The national library of France - la Bibliothèque national de France - being the library of deposit as well as the national collection, is vast. The Richelieu branch, in the Second Arrondissement of Paris, was the main library until the new one of four glass towers was built out in the Thirteenth Arrondissement during François Mitterand's presidency. The ultra modern new library is named for that president, but is always referred to as Tolbiac, for the road that runs by it.
A French genealogist could enter to do research and never be able to finish and leave. Typing the word "généalogie" into general catalogue of the entire library brings up almost 45,000 works, from heraldry to family genealogies to genealogy guides.
Buried in this glorious heap, at the Richelieu building, are microfilms of manuscripts of the few early parish registers of Paris that have survived. These really are smatterings, and we would not encourage anyone to go through the usual hoops necessary to get inside and view the film unless it is with a fair amount of certainty of success. Unless, like us, you would do anything to be able to use that reading room, la salle Ovale, (top photo), where the microfilm readers are located.
Below are the Paris parishes, years and registrations that can be found at Richelieu:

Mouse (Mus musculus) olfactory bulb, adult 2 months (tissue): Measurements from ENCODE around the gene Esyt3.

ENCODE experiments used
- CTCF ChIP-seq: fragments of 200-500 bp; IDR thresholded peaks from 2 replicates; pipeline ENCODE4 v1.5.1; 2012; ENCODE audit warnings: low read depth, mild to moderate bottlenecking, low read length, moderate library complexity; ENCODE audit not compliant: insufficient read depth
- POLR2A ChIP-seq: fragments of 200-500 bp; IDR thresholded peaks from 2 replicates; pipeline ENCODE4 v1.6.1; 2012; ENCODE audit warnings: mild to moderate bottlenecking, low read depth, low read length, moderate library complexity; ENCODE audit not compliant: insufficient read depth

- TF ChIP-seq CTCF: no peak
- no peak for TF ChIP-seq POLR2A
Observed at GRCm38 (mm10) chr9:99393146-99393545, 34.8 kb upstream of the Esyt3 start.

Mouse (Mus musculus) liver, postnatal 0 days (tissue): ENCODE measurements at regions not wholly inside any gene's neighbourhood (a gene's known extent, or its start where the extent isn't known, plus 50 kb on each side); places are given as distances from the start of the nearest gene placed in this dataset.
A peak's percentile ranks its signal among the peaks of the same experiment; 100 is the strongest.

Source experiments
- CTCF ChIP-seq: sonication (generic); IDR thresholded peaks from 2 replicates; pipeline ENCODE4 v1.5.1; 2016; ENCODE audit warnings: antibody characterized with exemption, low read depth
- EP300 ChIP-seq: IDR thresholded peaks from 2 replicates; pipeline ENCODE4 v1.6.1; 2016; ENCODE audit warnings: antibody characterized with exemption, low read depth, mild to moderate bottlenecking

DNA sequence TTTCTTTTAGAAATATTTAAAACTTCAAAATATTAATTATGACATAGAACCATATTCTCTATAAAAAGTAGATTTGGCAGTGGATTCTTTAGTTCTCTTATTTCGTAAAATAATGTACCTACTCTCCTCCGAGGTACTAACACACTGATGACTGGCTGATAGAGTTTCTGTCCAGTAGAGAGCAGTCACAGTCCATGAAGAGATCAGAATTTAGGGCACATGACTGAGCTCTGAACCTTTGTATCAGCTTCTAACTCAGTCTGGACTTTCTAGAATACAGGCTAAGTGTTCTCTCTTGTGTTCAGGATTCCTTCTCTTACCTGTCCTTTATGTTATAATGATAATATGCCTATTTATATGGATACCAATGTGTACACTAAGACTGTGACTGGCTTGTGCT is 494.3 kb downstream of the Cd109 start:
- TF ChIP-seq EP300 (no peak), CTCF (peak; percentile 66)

marriages for 1785-1791
baptisms, marriages and burials for 1531-1712
baptisms for 1692-1693
marriages for 1544-1651 and for 1719-1725
extracts of registrations for 1604-1714
extracts of registrations for 1528-1724
- La Madeleine*
To give an idea of how slim are the pickings, those marked with an asterisk are all on the same roll of film, which is so short that it barely consumes one fourth of the thickness available on the plastic bobbin. However, for the lucky ones, this is where they will find their Parisian ancestors.
Bibliothèque nationale de France - Richelieu
5, rue Vivienne
hours: 10.00 - 18.00, Monday to Friday
telephone (+33) 01 53 79 82 80
You will need to register and pay for a reader's card before you can use the library, which is NOT air conditioned.
©2010 Anne Morddel